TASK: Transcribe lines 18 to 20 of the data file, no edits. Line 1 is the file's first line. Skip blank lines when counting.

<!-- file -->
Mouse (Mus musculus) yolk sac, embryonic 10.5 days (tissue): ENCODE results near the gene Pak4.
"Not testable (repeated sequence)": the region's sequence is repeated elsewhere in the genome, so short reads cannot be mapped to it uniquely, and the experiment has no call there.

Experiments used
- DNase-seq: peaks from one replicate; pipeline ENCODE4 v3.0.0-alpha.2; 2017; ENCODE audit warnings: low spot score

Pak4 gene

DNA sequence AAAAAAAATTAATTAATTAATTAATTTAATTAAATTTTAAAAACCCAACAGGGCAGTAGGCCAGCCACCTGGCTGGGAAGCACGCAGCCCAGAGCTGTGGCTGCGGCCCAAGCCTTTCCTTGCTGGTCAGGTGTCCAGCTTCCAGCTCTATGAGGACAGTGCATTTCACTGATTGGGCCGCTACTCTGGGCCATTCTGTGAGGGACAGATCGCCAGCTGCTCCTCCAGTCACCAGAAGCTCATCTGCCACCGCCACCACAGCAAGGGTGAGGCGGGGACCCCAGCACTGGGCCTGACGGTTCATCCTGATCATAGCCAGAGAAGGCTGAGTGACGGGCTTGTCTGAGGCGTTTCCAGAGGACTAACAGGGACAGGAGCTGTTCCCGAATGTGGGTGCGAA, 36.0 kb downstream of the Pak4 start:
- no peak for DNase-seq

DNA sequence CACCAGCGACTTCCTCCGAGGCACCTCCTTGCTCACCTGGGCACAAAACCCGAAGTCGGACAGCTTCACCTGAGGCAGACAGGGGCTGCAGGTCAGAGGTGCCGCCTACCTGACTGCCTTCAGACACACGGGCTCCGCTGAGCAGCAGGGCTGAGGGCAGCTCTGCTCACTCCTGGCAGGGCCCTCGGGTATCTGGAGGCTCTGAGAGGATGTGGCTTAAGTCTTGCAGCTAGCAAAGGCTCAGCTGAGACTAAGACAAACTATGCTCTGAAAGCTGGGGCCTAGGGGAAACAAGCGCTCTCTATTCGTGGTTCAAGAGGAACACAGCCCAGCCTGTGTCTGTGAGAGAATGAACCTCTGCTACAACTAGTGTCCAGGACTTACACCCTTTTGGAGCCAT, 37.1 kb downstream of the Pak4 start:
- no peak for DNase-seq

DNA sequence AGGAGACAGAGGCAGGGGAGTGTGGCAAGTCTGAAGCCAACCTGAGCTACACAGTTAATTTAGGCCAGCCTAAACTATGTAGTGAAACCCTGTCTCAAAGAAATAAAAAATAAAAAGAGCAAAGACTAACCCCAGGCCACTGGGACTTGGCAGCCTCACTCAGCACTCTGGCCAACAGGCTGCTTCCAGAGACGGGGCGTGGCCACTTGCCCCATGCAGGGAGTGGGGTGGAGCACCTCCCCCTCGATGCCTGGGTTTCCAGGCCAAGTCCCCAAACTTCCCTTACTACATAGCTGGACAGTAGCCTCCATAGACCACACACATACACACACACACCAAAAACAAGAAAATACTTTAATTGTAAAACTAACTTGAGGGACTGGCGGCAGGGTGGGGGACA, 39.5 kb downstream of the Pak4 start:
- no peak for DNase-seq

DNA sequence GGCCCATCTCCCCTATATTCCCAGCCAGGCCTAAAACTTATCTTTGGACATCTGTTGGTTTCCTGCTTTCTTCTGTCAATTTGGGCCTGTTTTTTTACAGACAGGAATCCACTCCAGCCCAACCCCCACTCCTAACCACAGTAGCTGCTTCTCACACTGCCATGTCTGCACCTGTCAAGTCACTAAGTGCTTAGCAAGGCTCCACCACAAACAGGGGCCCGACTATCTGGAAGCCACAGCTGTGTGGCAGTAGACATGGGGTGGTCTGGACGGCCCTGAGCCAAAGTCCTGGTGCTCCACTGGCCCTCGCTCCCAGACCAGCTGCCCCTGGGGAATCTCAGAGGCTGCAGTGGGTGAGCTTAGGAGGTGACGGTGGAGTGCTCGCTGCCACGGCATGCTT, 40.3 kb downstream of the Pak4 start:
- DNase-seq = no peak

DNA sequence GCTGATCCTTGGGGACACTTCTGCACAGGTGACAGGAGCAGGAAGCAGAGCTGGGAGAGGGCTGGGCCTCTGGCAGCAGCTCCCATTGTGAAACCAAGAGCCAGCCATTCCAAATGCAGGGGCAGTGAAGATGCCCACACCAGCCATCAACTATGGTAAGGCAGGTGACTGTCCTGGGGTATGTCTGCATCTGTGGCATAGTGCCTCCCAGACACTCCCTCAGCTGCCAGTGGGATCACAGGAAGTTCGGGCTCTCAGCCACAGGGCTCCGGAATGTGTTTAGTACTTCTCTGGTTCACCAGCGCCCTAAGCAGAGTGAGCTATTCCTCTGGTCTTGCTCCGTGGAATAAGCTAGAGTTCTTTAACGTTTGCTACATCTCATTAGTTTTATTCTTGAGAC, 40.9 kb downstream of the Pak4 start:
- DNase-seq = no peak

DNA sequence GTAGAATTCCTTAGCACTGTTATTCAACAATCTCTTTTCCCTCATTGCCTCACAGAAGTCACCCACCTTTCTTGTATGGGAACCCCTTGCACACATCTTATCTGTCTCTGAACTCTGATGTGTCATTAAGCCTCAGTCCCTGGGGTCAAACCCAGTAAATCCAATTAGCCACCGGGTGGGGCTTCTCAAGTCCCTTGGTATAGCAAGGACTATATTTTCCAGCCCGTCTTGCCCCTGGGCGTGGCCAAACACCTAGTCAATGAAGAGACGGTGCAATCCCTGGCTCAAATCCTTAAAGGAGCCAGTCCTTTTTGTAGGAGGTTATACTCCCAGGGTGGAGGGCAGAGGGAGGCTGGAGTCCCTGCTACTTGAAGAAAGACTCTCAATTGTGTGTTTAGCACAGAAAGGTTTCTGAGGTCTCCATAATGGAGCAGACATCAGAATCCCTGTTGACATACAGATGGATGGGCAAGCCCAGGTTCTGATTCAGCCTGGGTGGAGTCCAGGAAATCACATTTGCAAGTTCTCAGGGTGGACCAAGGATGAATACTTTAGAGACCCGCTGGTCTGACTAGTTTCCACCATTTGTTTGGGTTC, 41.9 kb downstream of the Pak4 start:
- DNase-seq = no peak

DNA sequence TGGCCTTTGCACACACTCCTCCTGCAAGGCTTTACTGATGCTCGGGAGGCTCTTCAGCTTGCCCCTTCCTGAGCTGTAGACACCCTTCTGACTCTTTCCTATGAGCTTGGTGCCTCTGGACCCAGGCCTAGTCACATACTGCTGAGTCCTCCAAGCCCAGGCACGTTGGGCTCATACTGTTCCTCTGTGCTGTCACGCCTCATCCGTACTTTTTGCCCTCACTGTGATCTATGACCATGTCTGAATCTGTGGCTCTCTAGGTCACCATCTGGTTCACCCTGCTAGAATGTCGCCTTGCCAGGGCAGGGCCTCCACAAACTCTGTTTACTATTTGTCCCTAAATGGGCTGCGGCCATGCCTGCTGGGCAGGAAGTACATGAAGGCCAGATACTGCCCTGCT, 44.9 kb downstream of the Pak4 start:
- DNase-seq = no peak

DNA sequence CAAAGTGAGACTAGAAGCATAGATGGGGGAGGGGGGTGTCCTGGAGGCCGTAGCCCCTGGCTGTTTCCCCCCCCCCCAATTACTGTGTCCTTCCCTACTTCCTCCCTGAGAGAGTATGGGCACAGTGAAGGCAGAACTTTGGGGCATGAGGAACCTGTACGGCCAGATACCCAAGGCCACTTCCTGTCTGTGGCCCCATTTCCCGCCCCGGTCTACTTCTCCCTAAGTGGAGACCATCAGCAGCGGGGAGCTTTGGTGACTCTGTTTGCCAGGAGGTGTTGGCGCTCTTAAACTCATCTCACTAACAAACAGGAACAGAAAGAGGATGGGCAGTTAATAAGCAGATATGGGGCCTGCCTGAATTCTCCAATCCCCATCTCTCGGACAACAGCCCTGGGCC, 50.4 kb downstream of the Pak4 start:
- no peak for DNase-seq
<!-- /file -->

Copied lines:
DNA sequence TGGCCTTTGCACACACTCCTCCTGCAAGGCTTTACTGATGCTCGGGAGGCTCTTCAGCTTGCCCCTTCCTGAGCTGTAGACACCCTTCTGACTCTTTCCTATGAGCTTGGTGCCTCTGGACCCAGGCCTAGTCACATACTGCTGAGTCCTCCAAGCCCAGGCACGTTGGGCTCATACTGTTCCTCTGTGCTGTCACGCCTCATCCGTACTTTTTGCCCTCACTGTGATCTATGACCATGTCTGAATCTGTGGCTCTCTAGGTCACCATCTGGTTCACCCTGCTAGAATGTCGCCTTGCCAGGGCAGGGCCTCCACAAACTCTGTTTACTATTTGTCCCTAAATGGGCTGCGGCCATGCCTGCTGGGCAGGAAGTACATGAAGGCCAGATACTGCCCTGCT, 44.9 kb downstream of the Pak4 start:
- DNase-seq = no peak

DNA sequence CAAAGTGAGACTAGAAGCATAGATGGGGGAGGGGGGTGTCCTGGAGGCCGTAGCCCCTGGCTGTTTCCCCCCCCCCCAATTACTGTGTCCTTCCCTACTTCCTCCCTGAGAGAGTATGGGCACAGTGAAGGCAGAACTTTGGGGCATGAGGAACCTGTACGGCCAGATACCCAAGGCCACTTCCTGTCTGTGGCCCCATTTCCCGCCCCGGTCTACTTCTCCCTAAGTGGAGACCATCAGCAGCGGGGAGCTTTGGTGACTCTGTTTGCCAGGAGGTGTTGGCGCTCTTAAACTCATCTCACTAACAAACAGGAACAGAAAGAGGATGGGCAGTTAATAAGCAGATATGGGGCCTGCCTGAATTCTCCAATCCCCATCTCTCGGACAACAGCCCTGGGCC, 50.4 kb downstream of the Pak4 start: